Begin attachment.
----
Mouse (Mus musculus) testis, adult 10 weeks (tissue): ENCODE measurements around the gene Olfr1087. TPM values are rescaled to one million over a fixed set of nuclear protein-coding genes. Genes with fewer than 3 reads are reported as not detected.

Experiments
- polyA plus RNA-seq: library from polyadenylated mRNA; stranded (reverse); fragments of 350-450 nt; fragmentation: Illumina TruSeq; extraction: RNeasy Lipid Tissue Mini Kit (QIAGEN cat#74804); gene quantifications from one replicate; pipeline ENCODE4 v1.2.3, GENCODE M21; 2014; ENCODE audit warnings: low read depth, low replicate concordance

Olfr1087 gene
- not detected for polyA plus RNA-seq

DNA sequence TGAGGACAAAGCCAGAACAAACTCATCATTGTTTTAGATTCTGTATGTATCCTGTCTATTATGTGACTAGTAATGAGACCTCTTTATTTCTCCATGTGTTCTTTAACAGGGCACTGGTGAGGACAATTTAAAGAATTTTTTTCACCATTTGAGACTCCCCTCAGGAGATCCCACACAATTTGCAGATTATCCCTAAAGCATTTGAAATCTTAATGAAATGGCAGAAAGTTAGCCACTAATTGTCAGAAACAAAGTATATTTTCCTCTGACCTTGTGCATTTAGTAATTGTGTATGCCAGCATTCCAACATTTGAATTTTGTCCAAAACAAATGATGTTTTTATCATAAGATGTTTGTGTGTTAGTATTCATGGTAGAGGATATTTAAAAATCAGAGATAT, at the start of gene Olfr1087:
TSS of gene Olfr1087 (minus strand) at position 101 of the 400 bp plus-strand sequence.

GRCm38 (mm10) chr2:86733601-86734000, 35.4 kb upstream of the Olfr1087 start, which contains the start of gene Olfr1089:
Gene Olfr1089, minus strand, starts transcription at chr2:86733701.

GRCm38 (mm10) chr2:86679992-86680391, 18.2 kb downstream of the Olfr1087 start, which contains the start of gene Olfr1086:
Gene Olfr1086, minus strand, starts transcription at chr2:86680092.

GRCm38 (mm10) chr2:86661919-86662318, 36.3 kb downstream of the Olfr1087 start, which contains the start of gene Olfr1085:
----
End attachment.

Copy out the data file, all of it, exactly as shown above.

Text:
Mouse (Mus musculus) testis, adult 10 weeks (tissue): ENCODE measurements around the gene Olfr1087. TPM values are rescaled to one million over a fixed set of nuclear protein-coding genes. Genes with fewer than 3 reads are reported as not detected.

Experiments
- polyA plus RNA-seq: library from polyadenylated mRNA; stranded (reverse); fragments of 350-450 nt; fragmentation: Illumina TruSeq; extraction: RNeasy Lipid Tissue Mini Kit (QIAGEN cat#74804); gene quantifications from one replicate; pipeline ENCODE4 v1.2.3, GENCODE M21; 2014; ENCODE audit warnings: low read depth, low replicate concordance

Olfr1087 gene
- not detected for polyA plus RNA-seq

DNA sequence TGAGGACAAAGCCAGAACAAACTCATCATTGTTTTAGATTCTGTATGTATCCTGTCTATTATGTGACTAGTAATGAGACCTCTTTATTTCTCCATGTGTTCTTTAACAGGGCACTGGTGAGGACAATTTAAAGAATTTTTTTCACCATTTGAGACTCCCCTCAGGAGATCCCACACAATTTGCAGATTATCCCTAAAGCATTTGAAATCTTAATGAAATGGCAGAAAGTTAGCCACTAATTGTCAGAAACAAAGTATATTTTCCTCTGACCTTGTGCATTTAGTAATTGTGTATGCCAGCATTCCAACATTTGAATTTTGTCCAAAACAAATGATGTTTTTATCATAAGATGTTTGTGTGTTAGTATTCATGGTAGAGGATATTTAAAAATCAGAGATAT, at the start of gene Olfr1087:
TSS of gene Olfr1087 (minus strand) at position 101 of the 400 bp plus-strand sequence.

GRCm38 (mm10) chr2:86733601-86734000, 35.4 kb upstream of the Olfr1087 start, which contains the start of gene Olfr1089:
Gene Olfr1089, minus strand, starts transcription at chr2:86733701.

GRCm38 (mm10) chr2:86679992-86680391, 18.2 kb downstream of the Olfr1087 start, which contains the start of gene Olfr1086:
Gene Olfr1086, minus strand, starts transcription at chr2:86680092.

GRCm38 (mm10) chr2:86661919-86662318, 36.3 kb downstream of the Olfr1087 start, which contains the start of gene Olfr1085: